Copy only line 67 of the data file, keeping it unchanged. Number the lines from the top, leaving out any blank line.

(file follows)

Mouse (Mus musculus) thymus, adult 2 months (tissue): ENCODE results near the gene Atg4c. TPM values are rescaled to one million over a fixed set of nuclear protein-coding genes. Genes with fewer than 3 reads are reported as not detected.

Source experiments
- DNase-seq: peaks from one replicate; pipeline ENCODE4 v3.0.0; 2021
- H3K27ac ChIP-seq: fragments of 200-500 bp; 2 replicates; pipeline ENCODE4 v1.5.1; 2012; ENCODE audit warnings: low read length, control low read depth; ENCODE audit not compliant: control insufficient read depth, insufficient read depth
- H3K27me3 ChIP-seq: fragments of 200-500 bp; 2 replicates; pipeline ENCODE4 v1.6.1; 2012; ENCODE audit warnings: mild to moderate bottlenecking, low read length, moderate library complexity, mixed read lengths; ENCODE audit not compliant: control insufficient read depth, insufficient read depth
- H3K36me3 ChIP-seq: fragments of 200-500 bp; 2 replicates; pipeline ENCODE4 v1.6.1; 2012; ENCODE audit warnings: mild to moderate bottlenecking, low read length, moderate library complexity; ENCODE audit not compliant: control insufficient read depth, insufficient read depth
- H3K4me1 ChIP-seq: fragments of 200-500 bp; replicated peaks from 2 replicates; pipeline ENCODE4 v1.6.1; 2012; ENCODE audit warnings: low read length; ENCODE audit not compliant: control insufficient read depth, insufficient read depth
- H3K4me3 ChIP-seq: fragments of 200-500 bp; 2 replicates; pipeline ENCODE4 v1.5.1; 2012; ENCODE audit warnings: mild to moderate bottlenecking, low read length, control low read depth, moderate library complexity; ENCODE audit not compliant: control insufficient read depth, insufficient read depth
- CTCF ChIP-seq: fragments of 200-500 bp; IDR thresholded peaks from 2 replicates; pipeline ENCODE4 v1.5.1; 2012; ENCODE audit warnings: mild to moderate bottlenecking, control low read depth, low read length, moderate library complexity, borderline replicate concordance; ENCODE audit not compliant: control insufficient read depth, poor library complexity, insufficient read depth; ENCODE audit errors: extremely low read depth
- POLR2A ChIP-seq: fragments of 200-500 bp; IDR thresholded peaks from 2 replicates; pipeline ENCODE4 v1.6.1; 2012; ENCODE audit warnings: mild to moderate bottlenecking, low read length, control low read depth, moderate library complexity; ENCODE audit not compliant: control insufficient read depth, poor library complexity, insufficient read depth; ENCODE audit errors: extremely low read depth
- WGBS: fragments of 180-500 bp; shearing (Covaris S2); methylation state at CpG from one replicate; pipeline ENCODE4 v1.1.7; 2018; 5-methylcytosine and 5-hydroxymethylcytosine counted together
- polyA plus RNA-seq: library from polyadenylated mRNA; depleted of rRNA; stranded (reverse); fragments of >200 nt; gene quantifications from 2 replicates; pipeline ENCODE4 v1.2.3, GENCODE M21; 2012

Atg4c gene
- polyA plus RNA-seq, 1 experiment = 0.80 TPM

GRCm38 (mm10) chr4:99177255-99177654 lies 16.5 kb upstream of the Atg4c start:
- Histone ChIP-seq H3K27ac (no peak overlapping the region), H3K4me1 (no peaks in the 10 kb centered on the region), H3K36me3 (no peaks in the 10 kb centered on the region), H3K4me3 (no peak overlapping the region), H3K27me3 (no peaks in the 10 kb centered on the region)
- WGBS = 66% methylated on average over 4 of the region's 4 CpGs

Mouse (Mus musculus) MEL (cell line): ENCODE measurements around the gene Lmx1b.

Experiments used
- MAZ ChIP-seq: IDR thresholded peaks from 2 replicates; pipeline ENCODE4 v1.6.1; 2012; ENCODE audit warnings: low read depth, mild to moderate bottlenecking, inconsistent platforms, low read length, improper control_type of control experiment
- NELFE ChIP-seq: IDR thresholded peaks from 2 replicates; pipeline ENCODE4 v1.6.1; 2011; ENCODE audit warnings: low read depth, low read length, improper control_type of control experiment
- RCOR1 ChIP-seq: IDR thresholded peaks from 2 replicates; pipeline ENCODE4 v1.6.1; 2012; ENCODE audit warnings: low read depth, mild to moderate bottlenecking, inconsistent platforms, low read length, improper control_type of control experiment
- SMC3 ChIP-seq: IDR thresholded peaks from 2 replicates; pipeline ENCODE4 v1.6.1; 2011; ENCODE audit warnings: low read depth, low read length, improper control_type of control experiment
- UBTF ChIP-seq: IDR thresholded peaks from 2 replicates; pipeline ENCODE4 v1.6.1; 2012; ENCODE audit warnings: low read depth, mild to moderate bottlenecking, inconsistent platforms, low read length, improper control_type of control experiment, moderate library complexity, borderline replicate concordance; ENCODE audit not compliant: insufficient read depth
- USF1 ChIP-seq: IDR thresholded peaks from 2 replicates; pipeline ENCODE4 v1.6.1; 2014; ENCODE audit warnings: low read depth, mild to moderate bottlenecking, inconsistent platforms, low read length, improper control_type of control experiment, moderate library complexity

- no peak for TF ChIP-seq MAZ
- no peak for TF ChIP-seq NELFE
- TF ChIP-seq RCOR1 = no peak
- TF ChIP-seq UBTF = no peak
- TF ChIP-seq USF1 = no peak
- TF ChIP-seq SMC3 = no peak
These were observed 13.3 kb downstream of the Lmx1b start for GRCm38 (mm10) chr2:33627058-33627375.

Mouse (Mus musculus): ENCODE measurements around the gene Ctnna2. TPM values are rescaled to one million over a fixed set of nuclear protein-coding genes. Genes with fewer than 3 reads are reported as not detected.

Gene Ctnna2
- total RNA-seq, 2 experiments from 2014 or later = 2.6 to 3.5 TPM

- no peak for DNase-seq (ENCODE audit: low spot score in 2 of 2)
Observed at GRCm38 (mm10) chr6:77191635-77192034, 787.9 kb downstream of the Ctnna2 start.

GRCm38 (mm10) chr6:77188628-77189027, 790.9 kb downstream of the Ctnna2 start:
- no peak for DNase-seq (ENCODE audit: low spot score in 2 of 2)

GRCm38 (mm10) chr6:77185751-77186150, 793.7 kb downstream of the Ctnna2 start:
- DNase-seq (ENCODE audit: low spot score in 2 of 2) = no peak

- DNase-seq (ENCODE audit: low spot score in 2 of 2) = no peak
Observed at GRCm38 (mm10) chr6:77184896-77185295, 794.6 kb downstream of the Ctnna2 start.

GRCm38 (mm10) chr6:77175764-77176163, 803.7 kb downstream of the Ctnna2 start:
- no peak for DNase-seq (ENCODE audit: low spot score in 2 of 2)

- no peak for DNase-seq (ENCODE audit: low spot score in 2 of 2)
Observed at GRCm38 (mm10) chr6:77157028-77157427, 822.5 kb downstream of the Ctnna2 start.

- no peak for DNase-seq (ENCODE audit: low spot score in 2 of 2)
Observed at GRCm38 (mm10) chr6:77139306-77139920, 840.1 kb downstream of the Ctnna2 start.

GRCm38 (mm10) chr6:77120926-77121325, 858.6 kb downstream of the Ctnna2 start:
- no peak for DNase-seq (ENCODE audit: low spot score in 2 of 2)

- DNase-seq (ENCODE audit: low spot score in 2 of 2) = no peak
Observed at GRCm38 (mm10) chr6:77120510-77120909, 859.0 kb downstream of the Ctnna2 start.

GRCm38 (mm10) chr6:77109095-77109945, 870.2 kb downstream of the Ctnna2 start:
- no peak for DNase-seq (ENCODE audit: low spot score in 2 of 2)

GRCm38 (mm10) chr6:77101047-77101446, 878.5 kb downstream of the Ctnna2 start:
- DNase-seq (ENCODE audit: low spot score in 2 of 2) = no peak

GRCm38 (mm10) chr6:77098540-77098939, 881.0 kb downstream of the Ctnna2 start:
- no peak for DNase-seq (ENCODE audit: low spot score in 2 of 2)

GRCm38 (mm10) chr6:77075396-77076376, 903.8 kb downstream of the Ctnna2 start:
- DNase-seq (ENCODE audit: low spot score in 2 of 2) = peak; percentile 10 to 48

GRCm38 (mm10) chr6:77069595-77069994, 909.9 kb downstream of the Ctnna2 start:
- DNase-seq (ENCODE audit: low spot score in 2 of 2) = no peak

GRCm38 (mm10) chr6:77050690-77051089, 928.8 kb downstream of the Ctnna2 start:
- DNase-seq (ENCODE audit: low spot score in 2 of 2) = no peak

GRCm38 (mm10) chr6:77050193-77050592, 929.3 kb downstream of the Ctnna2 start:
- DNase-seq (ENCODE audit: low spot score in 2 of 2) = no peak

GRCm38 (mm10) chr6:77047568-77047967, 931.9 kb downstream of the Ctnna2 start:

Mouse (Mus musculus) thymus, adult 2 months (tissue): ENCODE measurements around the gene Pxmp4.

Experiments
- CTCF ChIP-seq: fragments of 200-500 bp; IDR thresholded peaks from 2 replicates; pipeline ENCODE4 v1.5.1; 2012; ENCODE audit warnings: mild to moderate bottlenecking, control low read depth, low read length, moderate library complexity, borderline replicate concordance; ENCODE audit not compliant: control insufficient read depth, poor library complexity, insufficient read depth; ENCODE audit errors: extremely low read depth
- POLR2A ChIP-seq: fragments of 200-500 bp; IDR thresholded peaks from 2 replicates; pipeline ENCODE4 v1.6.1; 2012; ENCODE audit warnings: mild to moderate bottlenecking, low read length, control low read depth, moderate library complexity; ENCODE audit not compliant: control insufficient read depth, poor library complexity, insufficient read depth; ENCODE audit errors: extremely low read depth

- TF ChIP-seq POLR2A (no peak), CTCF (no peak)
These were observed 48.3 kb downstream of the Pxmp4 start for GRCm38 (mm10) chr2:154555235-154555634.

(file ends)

- DNase-seq (ENCODE audit: low spot score in 2 of 2) = no peak